Now, if I lived in Ohio with my family, this would not be a problem. Dad has barns full of tools and I'm sure he could have the job done in under five minutes. Unfortunately, I live in Florida with no barn, and no tools more powerful than an electric drill.

    So we went back to Lowes, asked their tool expert to help with our problem, and he recommended a $20 single blade bench plane. In my head, I could see this working. At home, in reality, not so much. I managed to hack a couple of chunks out of the door before Ryan made me stop, and I stormed off in frustration.

    Today, we're heading back, hopefully to return the bench plane and get a saw.


    Blogger Dean said...

    It'd take a while to plane an inch off a door. It'd be a hell of a job with a handsaw, too.

    Places like Lowe's will often cut things like that for you.

    12:42 AM  
    Blogger the Arrogant Fool said...

    Oh no, Lowes denied my cutting request. So did Home Depot.

    I took the plane back and bought a hacksaw, and we used my electric drill to drill holes about two inches apart down the line we wanted to cut. I managed to break two of my drill bits doing this. But eventually we got it to fit. Ryan even sanded the edges with his dremel tool. It's not the prettiest thing in the world but it functions and it makes me happy.

    10:55 PM  
    Blogger Dean said...

    Eh? The bastards. They used to do that sort of thing. That's one thing I've noticed with the big-box stores: more selection, more service on basic things, less on anything that's out of the ordinary.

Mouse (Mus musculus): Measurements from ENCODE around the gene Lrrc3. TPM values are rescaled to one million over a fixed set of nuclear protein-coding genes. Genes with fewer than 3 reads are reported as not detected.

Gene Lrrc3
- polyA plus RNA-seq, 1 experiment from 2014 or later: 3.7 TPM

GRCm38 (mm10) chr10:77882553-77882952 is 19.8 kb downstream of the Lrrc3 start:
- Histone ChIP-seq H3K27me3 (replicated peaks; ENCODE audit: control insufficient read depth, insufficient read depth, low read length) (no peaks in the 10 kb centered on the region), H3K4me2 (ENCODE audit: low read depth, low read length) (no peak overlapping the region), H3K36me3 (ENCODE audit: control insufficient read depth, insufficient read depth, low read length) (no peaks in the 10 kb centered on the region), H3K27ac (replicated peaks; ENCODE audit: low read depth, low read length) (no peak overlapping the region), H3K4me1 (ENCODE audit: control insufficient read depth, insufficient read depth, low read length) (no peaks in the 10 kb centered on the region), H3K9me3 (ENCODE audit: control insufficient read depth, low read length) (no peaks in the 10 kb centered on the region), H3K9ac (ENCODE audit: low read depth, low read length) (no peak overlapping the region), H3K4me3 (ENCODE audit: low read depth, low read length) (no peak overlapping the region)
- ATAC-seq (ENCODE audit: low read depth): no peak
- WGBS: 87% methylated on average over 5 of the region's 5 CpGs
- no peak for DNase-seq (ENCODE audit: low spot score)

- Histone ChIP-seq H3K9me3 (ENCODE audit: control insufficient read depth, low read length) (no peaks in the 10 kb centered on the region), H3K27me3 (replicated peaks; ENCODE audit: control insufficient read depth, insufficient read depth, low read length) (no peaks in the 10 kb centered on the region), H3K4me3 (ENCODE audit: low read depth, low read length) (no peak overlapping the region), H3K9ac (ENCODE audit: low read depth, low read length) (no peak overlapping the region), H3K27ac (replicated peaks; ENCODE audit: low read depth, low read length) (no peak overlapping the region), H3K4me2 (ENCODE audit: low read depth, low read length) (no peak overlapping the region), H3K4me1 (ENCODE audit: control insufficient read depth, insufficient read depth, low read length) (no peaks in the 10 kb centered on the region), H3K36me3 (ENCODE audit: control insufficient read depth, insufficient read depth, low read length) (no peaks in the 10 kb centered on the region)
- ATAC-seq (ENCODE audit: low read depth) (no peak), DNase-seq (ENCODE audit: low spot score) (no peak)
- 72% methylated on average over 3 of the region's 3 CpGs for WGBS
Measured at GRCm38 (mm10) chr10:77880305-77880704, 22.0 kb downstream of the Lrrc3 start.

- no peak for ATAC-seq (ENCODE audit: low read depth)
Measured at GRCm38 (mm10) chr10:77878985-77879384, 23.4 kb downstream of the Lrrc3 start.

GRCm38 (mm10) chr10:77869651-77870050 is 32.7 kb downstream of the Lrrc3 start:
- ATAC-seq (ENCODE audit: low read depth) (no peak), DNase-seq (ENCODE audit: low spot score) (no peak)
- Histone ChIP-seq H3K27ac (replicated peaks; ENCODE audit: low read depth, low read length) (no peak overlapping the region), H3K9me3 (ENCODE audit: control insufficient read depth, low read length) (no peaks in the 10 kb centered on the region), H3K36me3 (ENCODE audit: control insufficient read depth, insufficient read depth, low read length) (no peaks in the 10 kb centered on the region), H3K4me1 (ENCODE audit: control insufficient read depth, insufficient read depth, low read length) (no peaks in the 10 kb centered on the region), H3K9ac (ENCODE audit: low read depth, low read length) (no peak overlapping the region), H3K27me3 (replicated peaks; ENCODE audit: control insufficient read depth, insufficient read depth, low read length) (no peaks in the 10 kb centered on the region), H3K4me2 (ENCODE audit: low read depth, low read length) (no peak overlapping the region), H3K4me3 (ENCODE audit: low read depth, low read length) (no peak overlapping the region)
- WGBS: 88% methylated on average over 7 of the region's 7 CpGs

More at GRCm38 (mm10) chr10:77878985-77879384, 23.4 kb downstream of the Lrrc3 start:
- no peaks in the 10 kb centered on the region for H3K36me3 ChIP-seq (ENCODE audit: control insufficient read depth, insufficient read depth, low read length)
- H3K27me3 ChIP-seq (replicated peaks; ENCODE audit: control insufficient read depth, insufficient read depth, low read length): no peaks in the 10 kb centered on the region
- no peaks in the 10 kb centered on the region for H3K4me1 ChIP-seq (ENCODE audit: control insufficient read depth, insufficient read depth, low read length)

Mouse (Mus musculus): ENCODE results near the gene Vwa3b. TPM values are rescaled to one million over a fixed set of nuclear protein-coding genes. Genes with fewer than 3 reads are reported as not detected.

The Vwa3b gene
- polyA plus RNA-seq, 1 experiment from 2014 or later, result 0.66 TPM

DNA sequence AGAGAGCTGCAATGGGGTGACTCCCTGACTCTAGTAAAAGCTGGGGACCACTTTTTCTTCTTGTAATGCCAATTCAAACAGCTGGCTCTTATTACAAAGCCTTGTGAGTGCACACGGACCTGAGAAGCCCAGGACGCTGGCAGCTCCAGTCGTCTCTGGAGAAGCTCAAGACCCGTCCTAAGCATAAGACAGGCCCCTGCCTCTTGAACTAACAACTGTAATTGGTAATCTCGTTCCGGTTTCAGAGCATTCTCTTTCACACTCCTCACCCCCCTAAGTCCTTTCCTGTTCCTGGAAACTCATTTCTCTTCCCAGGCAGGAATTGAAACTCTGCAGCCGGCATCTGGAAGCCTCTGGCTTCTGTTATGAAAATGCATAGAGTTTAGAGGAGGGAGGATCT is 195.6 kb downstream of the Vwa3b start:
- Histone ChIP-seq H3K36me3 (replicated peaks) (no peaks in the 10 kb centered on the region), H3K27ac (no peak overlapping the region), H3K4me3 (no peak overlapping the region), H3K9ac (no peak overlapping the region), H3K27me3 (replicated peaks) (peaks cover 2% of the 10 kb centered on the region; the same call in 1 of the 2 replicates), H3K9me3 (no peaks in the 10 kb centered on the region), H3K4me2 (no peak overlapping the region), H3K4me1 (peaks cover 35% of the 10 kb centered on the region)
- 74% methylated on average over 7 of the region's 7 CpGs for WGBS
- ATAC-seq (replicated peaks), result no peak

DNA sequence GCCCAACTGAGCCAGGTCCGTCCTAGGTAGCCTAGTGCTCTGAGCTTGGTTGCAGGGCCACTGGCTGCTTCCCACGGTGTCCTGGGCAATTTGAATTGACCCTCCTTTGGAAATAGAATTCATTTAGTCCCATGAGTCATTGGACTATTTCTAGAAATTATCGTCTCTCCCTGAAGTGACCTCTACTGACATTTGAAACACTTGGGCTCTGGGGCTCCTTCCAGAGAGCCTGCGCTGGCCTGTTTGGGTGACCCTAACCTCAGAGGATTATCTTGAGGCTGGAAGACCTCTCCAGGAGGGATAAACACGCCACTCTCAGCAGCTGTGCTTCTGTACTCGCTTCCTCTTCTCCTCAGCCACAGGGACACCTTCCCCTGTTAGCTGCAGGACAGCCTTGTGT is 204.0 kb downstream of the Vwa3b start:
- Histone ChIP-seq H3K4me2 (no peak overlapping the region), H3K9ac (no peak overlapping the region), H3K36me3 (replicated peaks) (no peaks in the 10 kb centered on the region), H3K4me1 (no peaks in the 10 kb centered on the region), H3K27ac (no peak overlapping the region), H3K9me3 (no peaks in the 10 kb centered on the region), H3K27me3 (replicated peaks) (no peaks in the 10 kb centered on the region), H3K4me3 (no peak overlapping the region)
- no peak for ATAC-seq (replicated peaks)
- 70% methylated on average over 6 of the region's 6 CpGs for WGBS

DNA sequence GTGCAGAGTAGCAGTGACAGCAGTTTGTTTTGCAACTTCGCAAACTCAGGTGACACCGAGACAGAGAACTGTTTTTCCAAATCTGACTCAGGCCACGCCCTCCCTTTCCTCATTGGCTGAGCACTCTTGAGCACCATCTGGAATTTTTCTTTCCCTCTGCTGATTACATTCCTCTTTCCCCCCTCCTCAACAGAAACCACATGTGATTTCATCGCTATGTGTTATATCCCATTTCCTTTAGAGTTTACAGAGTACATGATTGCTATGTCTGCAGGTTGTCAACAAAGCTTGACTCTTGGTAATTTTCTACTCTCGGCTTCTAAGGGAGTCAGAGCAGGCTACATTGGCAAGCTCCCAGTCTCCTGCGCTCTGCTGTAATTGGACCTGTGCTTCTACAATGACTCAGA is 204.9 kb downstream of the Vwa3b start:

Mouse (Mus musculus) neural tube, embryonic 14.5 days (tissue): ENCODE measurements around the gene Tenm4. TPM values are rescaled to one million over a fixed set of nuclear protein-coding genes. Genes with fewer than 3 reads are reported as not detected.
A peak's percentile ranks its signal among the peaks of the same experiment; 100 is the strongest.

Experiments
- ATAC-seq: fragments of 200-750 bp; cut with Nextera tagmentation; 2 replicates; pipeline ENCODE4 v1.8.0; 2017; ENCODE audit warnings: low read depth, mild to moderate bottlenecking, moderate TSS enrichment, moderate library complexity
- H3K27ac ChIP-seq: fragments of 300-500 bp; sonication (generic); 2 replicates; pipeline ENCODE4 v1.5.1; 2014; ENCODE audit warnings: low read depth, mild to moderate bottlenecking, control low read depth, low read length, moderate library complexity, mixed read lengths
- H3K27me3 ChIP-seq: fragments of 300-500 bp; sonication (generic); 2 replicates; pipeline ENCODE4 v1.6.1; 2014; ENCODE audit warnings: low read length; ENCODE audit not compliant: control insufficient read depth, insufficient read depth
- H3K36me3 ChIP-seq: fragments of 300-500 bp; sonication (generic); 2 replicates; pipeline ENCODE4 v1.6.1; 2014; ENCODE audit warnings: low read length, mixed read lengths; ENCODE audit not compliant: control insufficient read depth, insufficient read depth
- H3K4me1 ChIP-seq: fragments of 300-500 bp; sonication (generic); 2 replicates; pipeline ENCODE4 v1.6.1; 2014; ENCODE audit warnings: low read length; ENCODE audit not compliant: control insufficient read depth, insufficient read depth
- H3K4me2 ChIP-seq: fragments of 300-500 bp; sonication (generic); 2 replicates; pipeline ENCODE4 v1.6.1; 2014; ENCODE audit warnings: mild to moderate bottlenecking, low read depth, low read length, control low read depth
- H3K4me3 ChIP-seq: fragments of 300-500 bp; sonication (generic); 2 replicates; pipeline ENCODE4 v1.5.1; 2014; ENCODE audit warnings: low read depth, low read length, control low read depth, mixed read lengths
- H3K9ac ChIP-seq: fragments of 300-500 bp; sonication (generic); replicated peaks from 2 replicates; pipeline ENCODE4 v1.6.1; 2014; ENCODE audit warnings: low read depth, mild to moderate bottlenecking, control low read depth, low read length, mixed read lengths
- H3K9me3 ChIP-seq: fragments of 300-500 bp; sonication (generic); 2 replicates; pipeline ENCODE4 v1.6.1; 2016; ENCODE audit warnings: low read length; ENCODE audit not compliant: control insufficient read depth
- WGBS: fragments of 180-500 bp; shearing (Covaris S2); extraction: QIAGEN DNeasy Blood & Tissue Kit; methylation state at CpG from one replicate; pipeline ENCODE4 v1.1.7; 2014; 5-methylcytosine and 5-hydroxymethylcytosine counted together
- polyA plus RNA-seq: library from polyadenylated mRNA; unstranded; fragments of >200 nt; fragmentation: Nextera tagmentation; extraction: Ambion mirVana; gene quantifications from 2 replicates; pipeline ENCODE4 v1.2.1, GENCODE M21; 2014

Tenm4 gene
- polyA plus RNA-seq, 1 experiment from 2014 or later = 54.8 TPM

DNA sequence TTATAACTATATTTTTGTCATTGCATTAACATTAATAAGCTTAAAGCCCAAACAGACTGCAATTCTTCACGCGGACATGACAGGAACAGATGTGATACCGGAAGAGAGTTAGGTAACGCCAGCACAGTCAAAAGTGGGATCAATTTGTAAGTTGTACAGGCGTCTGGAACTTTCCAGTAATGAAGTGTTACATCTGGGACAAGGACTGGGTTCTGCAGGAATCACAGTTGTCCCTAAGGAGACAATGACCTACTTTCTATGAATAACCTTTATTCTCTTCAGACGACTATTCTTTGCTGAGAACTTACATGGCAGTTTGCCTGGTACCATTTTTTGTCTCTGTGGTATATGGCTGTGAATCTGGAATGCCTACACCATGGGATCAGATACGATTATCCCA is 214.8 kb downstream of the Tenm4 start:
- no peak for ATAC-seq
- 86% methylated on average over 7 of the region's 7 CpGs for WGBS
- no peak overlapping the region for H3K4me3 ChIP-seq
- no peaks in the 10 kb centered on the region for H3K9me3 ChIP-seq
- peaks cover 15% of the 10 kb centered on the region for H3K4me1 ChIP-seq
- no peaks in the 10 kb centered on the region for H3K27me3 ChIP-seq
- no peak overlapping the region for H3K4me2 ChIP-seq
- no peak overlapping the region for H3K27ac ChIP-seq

8:04 AM  

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    Wednesday, June 01, 2005

    Music Is The Weapon Of The Future

    Stolen from Wheelson:

    The total volume of music files on my computer:
    2313 songs
    13.52 GB
    7 days, 14 hours, 10 minutes and 55 seconds of continuious play

    The last CD I bought was:
    Just Be by Tiesto (for my mom)

    Song playing right now:
    Nightfire by Trus1te (aka Ryan Donnells, a kid from FSU) and this is the first time I've ever listened to it

    Five songs I listen to a lot or mean a lot to me, in no particular order:
    • Do You Know (Infiniti Mix) by Silverblue - Play Count = 29
    • Staring at the Sun by TV on the Radio - Play Count = 26
    • Nara by E.S. Posthumus - Play Count = 17
    • Wonderland (S-Man's Dark Tribe Mix) by Psychedelic Waltons - Play Count = 16
    • and, since I have a couple of songs with a play count of 15, I'll just say that my favorite song is Enjoy the Silence by Sasha and Digweed, though that may not be the name of it OR it may not actually be Sasha and Digweed. But whatever it is, damn it's good.


    Blogger Chris said...

    i don't have a lot of music on my computer compared to most of my friends, but it's 14497 songs, 38.4 days, 63.92 gb and right now i'm loving this group "band of bees"

    7:59 PM  
    Blogger Wheelson said...

    I'm a sucker for dance music as well but was too cowardly to admit to it.

    5:12 PM